“We moved into an unusual building and wanted furniture that emanated both innovation and stability. At Walter Knoll, we found what we were looking for.”
Koen Maerevoet from KPMG Belgium explains what furniture has to do with respect, team spirit and management – and why his clients like to visit him at his office so much. An interview on mindfulness.
Mr. Maerevoet, you just made a beeline for the 369 armchair by Walter Knoll. Is that a coincidence?
Not at all. This chair is my favorite model. It is compact, flexible and very comfortable, and its high quality is a way of showing respect to guests and employees alike.
Why did you choose furniture by Walter Knoll for your new headquarters?
We moved into an unusual building – and wanted unusual furniture. Furniture that would emanate the core values of our work: innovation, stability and trust. And at Walter Knoll we found what we were looking for. The architecture and furniture are in perfect harmony with one another and with the values of KPMG.
There are various meeting rooms here on the tenth floor. Almost all the tables are round. Does that have anything to do with your values?
Although we’re a big company, we’re essentially a family and communicate as such. Once a month I invite a dozen employees to lunch so we can have an open discussion. If we’re all sitting together in a big group, that makes the meeting easier.
What does management mean to you?
To guide a group towards achieving a shared goal. To effectively communicate a vision and be able to develop a strategy based on that.
What matters more? Managing or letting the employees do their thing?
Good question. Our employees are highly qualified individuals who want to make their own decisions. That’s why it’s important to us to always strike the right balance between autonomy and structure. On the one hand, there are employees who want to make their own decisions and, on the other, the team that is pursuing a shared goal. At KPMG, the team is ultimately more important than the individual.
How have managing styles changed?
Expertise used to be the main reason for hiring someone. Back then, managers had a scrutinizing role. Today, they focus more on motivating employees. That’s why we prioritize social skills when recruiting.
How has your managing style changed?
I do a lot more listening and communicating than I used to. My employees expect immediate feedback to their questions and suggestions. We are in constant contact with one another.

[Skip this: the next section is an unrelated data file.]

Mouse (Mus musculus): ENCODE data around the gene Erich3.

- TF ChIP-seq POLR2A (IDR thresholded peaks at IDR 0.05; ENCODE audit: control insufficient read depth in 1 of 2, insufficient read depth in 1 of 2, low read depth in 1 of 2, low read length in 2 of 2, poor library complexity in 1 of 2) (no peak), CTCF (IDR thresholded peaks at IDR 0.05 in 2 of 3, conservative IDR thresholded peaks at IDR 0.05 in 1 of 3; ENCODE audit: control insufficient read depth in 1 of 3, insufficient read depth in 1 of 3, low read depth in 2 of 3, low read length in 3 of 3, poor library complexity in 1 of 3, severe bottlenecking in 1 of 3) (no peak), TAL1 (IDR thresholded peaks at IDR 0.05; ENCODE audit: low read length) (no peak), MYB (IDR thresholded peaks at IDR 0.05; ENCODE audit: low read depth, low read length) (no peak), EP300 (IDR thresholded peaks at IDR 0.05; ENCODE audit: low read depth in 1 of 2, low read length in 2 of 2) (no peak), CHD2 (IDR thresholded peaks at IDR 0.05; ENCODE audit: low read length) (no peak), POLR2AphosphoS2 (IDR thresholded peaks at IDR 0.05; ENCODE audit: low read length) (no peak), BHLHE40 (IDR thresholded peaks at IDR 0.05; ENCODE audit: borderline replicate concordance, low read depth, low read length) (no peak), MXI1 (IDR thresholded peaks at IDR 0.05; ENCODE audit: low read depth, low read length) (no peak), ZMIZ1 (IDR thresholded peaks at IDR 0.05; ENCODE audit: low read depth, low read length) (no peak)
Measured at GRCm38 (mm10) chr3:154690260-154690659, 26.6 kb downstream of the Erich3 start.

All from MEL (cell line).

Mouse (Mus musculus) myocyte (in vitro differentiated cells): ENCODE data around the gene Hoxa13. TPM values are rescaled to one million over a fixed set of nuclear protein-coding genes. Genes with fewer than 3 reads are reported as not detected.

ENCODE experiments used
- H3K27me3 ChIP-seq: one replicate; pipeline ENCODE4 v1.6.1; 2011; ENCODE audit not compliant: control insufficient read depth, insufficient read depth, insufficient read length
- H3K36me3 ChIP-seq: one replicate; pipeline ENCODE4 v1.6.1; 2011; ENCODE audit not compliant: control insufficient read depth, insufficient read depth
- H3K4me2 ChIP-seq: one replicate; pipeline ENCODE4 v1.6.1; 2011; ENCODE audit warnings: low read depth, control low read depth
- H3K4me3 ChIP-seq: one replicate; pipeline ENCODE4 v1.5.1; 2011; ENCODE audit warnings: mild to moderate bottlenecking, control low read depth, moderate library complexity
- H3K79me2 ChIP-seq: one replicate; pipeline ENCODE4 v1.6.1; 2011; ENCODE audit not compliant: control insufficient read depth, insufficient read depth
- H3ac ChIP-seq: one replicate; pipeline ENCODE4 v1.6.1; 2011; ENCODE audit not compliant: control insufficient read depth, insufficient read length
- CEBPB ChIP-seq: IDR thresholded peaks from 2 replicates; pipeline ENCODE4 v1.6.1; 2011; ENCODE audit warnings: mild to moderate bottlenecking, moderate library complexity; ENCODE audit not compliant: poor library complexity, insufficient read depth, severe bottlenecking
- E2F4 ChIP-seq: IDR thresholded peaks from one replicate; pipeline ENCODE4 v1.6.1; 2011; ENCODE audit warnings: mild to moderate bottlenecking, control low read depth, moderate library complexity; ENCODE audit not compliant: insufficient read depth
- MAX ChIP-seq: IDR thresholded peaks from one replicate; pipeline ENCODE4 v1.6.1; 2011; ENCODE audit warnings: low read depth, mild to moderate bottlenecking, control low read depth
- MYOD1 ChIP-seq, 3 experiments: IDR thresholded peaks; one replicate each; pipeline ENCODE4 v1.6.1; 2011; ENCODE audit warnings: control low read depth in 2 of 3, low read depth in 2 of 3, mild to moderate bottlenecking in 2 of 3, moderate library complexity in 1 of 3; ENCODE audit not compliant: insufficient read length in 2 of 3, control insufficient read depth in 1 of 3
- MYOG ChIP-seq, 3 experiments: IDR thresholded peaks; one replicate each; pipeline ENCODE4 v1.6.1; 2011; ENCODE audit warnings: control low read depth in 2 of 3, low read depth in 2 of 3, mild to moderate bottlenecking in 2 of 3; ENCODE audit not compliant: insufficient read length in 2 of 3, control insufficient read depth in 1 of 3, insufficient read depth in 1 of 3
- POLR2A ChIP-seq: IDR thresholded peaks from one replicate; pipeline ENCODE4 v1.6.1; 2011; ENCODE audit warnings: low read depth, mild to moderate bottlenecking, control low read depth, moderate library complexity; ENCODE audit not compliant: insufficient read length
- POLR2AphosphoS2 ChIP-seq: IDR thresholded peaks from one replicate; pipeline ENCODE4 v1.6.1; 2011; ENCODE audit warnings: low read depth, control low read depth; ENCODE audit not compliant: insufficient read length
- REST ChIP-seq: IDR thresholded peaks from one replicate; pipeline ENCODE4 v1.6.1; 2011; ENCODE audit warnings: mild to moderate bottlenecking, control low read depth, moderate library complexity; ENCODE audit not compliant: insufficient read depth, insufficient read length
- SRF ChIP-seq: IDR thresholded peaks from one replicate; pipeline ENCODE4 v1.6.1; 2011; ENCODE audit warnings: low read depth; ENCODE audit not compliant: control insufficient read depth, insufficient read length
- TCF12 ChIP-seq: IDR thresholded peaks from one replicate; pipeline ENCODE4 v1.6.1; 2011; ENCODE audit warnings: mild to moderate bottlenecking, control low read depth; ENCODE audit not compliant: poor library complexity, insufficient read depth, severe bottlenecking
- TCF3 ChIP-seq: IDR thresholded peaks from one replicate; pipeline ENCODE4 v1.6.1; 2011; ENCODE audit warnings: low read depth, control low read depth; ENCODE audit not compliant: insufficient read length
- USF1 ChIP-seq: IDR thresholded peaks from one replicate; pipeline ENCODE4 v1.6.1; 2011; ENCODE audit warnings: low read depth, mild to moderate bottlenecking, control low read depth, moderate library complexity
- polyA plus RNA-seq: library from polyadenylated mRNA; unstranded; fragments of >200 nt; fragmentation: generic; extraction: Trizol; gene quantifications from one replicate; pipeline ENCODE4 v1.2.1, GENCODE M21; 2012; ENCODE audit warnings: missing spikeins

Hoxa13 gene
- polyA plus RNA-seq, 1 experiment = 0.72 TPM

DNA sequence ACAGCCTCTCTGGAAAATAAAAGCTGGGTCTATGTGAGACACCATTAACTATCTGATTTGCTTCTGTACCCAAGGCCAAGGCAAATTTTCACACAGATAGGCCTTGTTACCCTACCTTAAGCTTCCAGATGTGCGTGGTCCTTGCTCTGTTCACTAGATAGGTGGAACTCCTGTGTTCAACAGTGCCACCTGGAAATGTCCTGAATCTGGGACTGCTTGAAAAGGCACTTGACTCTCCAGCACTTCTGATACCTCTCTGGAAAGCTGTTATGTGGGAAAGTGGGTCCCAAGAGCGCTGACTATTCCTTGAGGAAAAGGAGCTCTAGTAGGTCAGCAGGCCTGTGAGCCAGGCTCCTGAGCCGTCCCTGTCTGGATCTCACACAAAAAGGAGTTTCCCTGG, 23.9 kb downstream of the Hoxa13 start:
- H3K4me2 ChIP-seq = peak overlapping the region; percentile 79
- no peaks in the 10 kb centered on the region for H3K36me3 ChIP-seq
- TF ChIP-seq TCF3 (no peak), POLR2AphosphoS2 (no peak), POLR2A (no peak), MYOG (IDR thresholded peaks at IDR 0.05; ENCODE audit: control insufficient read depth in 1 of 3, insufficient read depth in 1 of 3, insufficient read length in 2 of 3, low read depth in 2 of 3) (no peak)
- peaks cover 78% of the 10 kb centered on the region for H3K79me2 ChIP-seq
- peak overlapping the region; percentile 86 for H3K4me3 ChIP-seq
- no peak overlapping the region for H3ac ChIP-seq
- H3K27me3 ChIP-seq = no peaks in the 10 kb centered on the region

These days there is much debate about new work, agility and holacracy when it comes to leadership. How important are these things to you?
We talk about them. In my opinion, they are important prerequisites for good teamwork. And I see teamwork as the future. Decisions can be implemented more quickly and efficiently when the members of a team are working together – far more so than when they are just following orders from the top.
Did you want to reflect the corporate culture in the furniture?
Absolutely. When picking furniture, you must first understand the corporate culture. Ours is characterized by friendliness, transparency and intimacy.
How does the furniture show that?
Ultimately, it’s about quality and trust. And the furniture perfectly embodies those values: clear-cut shapes and great skill down to the last detail – those are also our brand values. I like to think about KPMG as a family-run business. Our tone of voice is less aggressive than at other companies – we try to motivate our employees. The furniture conveys the way our company treats people and the environment as well as the company’s approach to the future. In other words, our furniture is a way of showing respect to our employees and clients. And, naturally, the furniture is a part of our branding strategy.
How do visitors respond to the interior?
Our clients are very impressed by the building and the furniture. Lately, a number of clients have started to prefer meeting in our office. Which is, of course, a great compliment.
Koen Maerevoet is CEO of KPMG Belgium. In 2016, the lawyer and tax expert became a Senior Partner at the company.